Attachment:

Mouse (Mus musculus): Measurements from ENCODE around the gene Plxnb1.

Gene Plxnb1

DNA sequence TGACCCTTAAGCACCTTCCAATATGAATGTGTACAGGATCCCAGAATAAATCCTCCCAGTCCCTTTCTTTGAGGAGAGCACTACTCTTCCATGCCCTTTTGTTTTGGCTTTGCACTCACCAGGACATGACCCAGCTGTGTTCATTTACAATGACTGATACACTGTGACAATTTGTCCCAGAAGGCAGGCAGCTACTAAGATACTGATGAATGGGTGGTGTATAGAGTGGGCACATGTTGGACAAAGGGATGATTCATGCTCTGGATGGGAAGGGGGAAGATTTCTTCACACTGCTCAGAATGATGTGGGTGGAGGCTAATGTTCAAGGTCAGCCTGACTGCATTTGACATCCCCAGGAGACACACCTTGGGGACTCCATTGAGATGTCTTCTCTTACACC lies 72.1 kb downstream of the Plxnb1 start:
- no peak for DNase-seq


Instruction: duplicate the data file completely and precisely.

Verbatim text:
Mouse (Mus musculus): Measurements from ENCODE around the gene Plxnb1.

Gene Plxnb1

DNA sequence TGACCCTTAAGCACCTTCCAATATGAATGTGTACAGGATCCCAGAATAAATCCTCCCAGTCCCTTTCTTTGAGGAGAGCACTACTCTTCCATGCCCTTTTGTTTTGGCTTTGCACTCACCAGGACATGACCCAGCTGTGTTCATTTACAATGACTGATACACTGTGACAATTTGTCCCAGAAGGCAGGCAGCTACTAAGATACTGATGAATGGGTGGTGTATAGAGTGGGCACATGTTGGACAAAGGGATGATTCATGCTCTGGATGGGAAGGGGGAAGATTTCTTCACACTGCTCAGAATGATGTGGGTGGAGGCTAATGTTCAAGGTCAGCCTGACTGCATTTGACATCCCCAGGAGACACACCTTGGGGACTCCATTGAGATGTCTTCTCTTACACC lies 72.1 kb downstream of the Plxnb1 start:
- no peak for DNase-seq